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Carter: Symphony of Three Orchestras, Varese: Deserts; Equatorial; Hyperprism

4.4 out of 5 stars 9 customer reviews

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Audio CD, January 9, 1996
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4:14
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Product Details

  • Audio CD (January 9, 1996)
  • Number of Discs: 1
  • Label: Sony Classical
  • Run Time: 48 minutes
  • ASIN: B000002C05
  • Average Customer Review: 4.4 out of 5 stars  See all reviews (9 customer reviews)
  • Amazon Best Sellers Rank: #308,713 in Music (See Top 100 in Music)

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Customer Reviews

Top Customer Reviews

Format: Audio CD
Though the combination of Carter and Varese is odd, I can't see giving this disc, part of the superb Sony PIERRE BOULEZ series, anything less than 5 stars. It is the only available recording of Carter's "Symphony for Three Orchestras" (1976 -- 15'41), and the Varese is uniformly excellent as well. It strikes me as simultaneously bizarre and marvelous that Carter's work, which was written to celebrate the American Bicentennial, with a grant from the National Endowment for the Arts, was commissioned by Pierre Boulez! Boulez was then the conductor of the New York Philharmonic. The piece is based on Hart Crane's poem "The Bridge." It is a tragic vision of America, and the music begins in the highest registers, and descends until, with a series of violent crashes, it ends in the lowest registers with tuba and double bass.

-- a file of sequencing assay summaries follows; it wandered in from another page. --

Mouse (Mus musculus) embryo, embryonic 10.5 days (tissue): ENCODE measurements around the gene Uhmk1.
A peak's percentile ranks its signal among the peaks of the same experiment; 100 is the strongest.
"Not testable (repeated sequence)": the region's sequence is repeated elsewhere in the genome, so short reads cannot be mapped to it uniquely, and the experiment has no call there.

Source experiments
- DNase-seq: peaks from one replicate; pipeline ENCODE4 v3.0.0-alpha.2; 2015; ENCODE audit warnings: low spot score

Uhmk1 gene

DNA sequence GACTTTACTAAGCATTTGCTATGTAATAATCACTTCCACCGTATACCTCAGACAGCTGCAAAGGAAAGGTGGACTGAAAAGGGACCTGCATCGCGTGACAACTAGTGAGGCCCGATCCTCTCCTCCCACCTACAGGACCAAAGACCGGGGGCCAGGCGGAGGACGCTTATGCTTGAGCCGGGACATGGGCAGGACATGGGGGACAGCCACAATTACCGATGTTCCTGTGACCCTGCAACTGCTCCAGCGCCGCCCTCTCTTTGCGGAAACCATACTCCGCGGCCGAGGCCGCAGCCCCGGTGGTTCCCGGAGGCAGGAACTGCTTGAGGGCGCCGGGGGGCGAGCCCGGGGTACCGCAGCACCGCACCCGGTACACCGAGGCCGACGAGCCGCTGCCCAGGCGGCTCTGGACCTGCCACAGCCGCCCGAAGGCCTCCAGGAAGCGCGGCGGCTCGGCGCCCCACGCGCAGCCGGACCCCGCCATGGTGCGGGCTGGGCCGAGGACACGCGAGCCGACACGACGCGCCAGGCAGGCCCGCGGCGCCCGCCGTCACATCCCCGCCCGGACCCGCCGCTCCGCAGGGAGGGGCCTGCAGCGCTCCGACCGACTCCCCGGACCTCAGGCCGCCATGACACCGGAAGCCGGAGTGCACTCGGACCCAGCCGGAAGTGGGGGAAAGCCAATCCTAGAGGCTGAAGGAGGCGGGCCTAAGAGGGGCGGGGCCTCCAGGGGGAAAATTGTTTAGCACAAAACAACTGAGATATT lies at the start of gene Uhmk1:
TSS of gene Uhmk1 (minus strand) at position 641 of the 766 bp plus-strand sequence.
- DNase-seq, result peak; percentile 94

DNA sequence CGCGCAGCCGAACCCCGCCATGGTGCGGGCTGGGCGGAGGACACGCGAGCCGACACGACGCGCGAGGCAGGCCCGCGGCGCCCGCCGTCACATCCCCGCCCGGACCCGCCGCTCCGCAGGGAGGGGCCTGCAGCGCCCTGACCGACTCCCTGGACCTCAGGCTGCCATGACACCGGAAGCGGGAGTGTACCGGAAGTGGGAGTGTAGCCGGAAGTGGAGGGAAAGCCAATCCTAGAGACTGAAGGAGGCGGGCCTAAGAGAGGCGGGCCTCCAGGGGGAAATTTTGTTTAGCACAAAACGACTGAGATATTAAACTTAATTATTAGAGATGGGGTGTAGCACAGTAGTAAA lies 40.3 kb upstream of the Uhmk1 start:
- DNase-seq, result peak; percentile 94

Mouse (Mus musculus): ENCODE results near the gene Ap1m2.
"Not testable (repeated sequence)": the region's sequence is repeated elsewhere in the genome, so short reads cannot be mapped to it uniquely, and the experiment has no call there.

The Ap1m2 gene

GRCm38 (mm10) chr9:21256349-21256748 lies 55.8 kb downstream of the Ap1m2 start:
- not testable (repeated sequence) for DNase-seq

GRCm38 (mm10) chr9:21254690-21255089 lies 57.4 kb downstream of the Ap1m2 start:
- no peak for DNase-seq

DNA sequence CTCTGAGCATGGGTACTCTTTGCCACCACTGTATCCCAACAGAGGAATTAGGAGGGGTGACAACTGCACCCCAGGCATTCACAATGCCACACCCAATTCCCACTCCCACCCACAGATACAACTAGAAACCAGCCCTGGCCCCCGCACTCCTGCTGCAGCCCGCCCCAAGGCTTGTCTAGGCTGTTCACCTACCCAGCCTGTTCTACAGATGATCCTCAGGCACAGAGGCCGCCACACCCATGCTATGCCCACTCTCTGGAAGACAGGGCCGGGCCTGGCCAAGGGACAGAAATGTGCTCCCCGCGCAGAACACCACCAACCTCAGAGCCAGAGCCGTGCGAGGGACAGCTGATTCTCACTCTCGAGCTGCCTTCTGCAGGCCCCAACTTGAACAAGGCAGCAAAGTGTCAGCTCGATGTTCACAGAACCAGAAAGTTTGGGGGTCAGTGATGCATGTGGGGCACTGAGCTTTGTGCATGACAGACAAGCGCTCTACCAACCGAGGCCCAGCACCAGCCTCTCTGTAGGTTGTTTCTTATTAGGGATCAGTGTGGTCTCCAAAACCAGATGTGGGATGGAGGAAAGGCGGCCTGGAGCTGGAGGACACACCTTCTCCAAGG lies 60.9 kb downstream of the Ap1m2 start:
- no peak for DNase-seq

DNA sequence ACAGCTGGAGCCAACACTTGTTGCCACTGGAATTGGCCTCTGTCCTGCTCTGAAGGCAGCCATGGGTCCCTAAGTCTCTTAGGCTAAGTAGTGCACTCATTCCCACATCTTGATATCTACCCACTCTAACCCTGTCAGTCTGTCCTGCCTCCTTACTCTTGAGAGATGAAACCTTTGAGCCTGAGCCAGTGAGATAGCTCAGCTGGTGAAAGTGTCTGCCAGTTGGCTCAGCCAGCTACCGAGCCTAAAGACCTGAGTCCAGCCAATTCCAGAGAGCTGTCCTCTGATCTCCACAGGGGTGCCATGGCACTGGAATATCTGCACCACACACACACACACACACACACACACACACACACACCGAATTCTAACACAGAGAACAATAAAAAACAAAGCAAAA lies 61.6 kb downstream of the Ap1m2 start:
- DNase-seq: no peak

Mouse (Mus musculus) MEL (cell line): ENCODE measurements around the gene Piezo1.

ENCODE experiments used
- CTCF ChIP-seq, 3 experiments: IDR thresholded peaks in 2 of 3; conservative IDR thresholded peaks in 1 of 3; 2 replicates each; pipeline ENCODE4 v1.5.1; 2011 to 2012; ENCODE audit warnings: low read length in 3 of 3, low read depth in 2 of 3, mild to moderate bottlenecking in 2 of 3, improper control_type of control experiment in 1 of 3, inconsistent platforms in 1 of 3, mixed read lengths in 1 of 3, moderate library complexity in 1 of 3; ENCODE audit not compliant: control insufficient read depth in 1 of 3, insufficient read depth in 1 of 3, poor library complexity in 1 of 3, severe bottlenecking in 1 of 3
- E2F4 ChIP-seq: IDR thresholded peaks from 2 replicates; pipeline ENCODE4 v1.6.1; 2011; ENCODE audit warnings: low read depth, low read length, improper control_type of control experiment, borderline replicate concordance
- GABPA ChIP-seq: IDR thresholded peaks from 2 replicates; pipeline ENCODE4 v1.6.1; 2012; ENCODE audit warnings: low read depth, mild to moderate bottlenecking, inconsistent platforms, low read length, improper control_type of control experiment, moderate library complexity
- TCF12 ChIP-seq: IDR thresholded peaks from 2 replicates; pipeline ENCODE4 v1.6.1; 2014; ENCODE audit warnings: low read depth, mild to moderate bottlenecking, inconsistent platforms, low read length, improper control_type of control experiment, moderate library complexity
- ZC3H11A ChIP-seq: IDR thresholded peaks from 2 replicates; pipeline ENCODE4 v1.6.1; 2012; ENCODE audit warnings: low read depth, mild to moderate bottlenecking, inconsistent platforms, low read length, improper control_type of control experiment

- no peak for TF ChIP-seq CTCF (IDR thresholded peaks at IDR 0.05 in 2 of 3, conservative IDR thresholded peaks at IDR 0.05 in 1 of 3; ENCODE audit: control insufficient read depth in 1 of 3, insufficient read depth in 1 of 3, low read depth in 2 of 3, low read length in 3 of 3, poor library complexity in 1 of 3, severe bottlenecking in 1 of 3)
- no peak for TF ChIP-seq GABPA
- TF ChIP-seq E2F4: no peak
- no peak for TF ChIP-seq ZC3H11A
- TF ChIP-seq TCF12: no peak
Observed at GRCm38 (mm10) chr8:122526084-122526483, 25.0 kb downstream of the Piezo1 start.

In the SYMPHONY, like Stockhausen's GRUPPEN, Carter divides the orchestra into three groups, and each group plays four movements, so the result is 12 overlapping movements in all. The recording of the NYP is from 2/22/77, and who better than Boulez to produce a crystal-clear rendering of this teeming complexity! There is only one thing that I would change, and that is that the piece is too short.